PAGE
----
In a cold room next to a bingo hall on the West Side that will serve as his new campaign headquarters, Commissioner Justin Rodriguez (Pct. 2) spoke to a crowd of around 200 people on Saturday.
Rodriguez formally launched his campaign Saturday morning, complete with balloon pillars, a live mariachi band, tacos and coffee, and speeches from local government officials throwing their support behind Rodriguez in the upcoming 2020 election.
Councilwoman Ana Sandoval (D7), State Rep. Ina Minjarez (D-San Antonio), former State Sen. Leticia Van de Putte, and Rodriguez’s oldest daughter Miranda all shared stories of Rodriguez’s past in public service and urged supporters to help him through the March primary.
“I watched him work on policy initiatives [at the Texas Capitol],” Minjarez said. “I watched him take on some of the biggest, drag-out fights without any fear. But Justin, what you really emulated was the importance of working with everybody, even with people that you may not agree with.”
Rodriguez thanked the room full of supporters holding signs bearing his name and bundled against the weather.
“I know … it was cold this morning, so getting out of bed was a little trickier,” he joked.
“This has been overwhelming to see some old friends, new friends, and then to hear from the likes of Ana and Ina and Leticia … and to be introduced by my daughter was a little surreal because I felt old for a second.”
Rodriguez’s successor, State Rep. Ray Lopez (D-San Antonio), Mayor Ron Nirenberg, and Bexar County Sheriff Javier Salazar were also among the elected officials who attended the event Saturday.
Rodriguez was appointed by Bexar County Judge Nelson Wolff in January to replace the late Commissioner Paul Elizondo, who died last December soon after being elected to his 10th term. Rodriguez is running to finish the current term, which expires in 2022.
Rodriguez served as a San Antonio Independent School District board trustee from 2004 to 2007. He was then elected to City Council in 2007 and served for two terms. He went on to represent House District 125 in the Texas Legislature for three terms and was elected to a fourth term before being appointed to the Precinct 2 commissioner seat.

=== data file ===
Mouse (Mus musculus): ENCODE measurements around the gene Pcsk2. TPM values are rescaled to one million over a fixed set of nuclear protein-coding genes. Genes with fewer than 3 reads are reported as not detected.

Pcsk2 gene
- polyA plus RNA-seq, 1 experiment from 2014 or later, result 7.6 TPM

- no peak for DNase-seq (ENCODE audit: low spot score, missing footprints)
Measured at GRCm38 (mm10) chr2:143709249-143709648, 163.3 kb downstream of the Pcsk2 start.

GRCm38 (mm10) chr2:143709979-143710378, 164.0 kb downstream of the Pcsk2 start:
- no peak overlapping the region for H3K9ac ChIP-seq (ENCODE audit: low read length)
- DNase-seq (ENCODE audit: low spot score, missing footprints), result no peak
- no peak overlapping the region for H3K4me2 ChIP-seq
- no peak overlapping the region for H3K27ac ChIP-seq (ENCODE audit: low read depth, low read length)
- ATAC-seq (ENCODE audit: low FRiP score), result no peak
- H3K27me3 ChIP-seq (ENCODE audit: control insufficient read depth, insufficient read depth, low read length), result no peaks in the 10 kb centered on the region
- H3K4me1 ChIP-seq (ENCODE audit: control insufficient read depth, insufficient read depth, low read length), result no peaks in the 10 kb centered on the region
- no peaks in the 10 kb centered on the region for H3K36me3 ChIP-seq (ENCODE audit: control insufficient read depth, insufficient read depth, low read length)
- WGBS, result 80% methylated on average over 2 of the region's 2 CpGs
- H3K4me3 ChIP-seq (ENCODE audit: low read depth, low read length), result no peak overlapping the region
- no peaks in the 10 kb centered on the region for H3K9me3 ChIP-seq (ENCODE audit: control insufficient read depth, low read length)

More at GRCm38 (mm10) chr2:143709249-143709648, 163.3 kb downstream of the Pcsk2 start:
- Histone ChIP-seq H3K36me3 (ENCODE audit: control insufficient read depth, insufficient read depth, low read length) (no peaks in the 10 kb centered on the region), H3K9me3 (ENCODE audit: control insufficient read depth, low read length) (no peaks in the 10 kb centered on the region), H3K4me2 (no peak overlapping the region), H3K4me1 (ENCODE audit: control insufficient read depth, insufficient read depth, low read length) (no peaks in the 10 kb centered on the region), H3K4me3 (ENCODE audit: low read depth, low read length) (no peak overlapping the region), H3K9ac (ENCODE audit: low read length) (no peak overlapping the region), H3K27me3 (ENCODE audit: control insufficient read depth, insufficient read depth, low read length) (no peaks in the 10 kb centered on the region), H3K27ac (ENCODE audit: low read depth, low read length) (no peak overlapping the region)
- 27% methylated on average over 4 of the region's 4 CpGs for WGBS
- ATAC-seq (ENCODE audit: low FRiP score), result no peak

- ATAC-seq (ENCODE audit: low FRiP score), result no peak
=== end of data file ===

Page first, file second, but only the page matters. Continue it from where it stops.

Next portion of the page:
He told supporters that coming back home to serve in Bexar County felt right because his family was here.
“When I got the call from Judge Wolff to consider this appointment – I’m sure my family will tell you – we struggled with going back and forth [on] whether this was the right thing to do at the right time for us,” he said.
“But to come home and serve locally is really where my heart is … That’s what drives and should drive public policy. Good public policy always comes organically from communities.”
Rodriguez will face Queta Rodriguez, who ran against Elizondo in the 2018 primary and forced him into a runoff, in the March primary. Queta Rodriguez told the Rivard Report when she launched her campaign in September that she likes Commissioner Rodriguez, but the community had zero input on his appointment.
Commissioner Rodriguez said he’d continue to work hard to show voters why they should check his name on their ballot in March. He also urged people in the room not to get complacent about his standing in the race.
“I think we’ve seen examples in recent years, whether it was at the national level or local level, where people feel, ‘That person’s got it in the bag,’ and they let their foot off the gas a bit,” he said. That’s never been my style. You run hard and if you have opposition you respect everybody and take everybody seriously.”